"It is by going down into the abyss that we recover the treasures of life. Where you stumble, there lies your treasure." ~ Joseph Campbell
On a perfect autumn day when the sun was warm but not hot, when the breeze was cool but not cold, when the foliage flamed orange and red against a cerulean sky, Atticus and I went for a walk. We came to a house where a dog quickly made her way towards us and always-innocent and always-trusting Atticus bounced forward to say, "Hello, friend." In a split second the other dog had Atticus by the throat, ripping and tearing at him, shaking his little body like a rag doll. By the time I reached Atticus his body was hanging limply. I feared him dead. When she dropped him he crumbled to the ground.
In a matter of seconds we fell from Heaven into Hell.
In the hours that followed I watched over Atticus after Dr. Christine O'Connell from the North Country Animal Hospital in North Conway sewed up the hole in his throat and inserted gruesome tubes to drain the area beneath his flesh that had been poisoned by the dog trying to kill him.
That night, while on a sleepless vigil over my little friend, I posted a message on our website telling friends of the horror that had transpired earlier in the day and of how I had to watch Atticus that night and check his breathing, hoping a lung was not collapsed and hoping he did not go into shock.
Emails started coming in. The first was from Bryan Flagg, the editor and publisher of the North Country News. Bryan wasted no time in posting the news on this paper's website. News also spread like wild fire in the hiking websites that little Atticus had been attacked and was not doing well. Within a day and a half, more than 200 emails came in, all offering prayers for Atticus; all wanting updates. Within a couple of more days the total was well over 400 emails. People offered money to help pay for his medical bills. One man offered his company helicopter to airlift Atticus down to Boston's Angell Animal Medical Center, one of the best hospitals in the world, if he needed to get there in a hurry. Representatives from Angell informed me that if we needed them they would be there for us and we would not have to wait longer than 10 seconds before coming in the door to be seen.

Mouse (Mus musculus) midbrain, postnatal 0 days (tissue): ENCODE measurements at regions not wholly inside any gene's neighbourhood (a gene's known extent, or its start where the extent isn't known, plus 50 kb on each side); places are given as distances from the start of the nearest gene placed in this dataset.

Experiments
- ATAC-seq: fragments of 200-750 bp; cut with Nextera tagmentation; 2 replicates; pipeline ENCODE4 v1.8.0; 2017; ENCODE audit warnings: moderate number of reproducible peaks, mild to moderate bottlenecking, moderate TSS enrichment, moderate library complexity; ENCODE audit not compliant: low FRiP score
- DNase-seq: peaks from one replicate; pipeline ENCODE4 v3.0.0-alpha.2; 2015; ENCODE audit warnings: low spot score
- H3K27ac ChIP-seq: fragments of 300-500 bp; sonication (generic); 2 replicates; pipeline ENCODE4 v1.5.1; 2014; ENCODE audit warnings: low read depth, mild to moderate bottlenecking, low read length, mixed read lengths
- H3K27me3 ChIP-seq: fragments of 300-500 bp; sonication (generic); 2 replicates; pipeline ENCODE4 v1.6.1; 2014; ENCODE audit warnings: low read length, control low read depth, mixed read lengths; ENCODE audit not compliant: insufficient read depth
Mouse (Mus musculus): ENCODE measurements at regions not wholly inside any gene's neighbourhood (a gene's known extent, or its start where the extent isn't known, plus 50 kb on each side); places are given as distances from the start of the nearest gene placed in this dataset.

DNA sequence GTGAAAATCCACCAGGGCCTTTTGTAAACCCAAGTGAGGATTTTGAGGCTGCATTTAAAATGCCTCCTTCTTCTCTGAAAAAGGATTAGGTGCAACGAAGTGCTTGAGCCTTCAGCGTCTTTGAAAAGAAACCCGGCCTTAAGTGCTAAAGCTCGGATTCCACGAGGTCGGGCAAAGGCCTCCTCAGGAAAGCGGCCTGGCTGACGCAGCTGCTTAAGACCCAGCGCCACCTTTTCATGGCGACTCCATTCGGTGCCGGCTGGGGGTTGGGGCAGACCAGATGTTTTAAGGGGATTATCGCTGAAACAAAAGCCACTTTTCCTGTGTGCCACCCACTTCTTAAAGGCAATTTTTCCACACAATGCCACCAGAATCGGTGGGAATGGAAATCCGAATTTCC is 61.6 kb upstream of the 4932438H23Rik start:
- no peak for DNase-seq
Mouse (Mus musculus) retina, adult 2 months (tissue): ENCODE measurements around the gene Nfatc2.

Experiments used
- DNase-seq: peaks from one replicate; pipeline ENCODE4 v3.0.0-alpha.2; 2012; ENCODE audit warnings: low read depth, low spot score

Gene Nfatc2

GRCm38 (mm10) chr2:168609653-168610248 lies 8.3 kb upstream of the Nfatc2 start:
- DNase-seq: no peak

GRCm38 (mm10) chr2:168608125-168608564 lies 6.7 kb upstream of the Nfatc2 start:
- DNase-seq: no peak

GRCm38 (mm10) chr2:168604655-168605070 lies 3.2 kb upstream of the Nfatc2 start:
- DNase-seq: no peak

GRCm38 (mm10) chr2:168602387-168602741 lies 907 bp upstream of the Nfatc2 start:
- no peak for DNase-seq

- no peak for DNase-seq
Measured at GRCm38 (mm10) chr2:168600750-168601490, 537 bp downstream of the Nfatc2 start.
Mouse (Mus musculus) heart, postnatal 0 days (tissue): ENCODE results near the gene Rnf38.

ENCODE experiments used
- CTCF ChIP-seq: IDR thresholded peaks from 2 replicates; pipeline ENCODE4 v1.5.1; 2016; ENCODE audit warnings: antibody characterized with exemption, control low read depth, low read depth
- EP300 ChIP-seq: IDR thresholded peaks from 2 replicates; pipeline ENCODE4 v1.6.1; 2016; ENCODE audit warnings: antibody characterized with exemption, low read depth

A year ago Atticus and I move north from Newburyport, Massachusetts. We had fallen head over heels for the mountains and decided this was the only place we wanted to live. I threw caution to the wind, dropped out of Newburyport's mayor's race, sold my newspaper and we came north. It proved to be a difficult move. We'd come from a small, tightly-packed city where nearly everyone knew our name and we ventured to the mountains where hikers knew us but no one else did. I was concerned about leaving behind the sense of community we had enjoyed.
I learned many lessons in the days following the attack on Atticus:
- Most dogs Atticus' size would not have survived the attack. Hiking hundreds of mountains has made his neck strong, not to mention his will.
- There are good vets up here in the mountains. During our emergency we literally stumbled upon Dr. Christine O'Connell and now we know we have a vet up here that is as good as any I've ever met.
- This little dog I live and hike with is made of stronger stuff than I am. In the days that followed, I watched his healing progress beyond anything anyone could imagine.